For security, Mitsubishi has included the built-in motion alarm that the company first introduced a couple of years ago. It’s a password-enabled feature that, when activated, uses a built-in motion sensor to sound an alarm if the projector is physically lifted or moved from its fixed location. There is no Kensington lock system, but the handle is big enough for a bicycle lock cable.


The FL7000U uses Mitsubishi’s typical onscreen menus. On the surface, it offers the standard fare of brightness, contrast, and other image-control options and mode presets. A knowledgeable installer can go deeper into the advanced imaging modes and color-temperature controls — including individual brightness, contrast, color, and tint controls of each red, green, and blue. More interestingly, you’ll find Gamma mode control with three Gamma mode presets that regulate the brightness ramp from dark to bright white. Dynamic, natural, and detail, respectively, move from pushing bright colors brighter and dark colors darker toward more detail in the shadows and, ultimately, better grayscale range with less overall brightness. The installation choice of Gamma mode will, of course, depend on the room, ambient light, and to some extent, preference; the Gamma mode presets offer flexibility to go back and forth quickly.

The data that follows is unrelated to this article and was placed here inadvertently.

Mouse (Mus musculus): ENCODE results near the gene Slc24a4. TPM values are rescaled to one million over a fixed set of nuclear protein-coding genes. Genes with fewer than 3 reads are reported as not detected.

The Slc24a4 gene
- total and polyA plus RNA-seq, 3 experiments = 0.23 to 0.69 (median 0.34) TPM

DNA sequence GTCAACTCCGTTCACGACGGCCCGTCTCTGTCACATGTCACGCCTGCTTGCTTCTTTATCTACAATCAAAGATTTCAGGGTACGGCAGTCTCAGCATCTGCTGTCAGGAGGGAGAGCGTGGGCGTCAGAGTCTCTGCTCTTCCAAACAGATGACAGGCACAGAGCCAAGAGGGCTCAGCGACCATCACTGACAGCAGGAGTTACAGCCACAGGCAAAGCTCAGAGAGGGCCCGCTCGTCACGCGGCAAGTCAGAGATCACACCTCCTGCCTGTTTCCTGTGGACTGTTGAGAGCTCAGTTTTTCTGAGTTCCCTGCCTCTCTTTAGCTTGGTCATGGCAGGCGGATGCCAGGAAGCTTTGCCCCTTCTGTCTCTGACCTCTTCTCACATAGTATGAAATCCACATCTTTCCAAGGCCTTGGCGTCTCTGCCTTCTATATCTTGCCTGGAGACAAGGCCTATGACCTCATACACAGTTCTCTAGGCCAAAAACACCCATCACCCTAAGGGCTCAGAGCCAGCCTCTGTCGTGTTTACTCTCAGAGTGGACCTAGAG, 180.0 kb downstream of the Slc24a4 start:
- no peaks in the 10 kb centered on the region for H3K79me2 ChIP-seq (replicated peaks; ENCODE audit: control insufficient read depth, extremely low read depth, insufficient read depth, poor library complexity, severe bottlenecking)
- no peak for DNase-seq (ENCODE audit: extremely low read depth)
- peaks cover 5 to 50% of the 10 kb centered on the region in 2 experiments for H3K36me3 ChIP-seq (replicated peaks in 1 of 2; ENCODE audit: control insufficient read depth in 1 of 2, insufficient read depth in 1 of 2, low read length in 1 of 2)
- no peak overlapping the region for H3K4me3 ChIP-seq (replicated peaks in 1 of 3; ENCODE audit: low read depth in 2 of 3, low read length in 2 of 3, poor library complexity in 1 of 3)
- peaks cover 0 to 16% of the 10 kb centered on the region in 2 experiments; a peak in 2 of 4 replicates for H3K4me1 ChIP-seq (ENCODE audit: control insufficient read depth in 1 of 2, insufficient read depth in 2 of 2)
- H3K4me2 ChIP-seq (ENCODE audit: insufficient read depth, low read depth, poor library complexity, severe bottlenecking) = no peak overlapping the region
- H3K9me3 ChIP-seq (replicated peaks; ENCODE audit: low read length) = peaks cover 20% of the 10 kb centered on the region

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Video Review: Mitsubishi FL7000U

Oct 1, 2008 12:00 PM,
By Jeff Sauer

A projector that balances high brightness with 1080p video quality.

Not surprising to anyone who reads between the lines and matches features with specifications, Mitsubishi’s 5000-lumen reading is based on the Dynamic Gamma setting and peak brightness. That’s not at all likely to be how the projector will be set up, at least not by a knowledgeable professional. Based on a more reasonable configuration, I measured just less than 4000 lumens in Dynamic Gamma mode; the brightness dropped off considerably, down below 1000 lumens, as I worked through the various image mode presets such as sRGB and Theater. However, brightness uniformity was rock-solid at better than 90 percent in all of the various configurations. That is very good under any circumstances, but it’s particularly good for a native 16:9 projector with a wider area of screen real estate to cover.

I was able to measure a full on/off contrast ratio of 1276:1, and that’s actually better than Mitsubishi’s 1000:1 claim. That also varied greatly depending the image preset, and switching from the business-oriented modes to the video-oriented modes lowered contrast significantly. My ANSI checkerboard contrast measurements ranged from 200:1 to 350:1, depending on setup.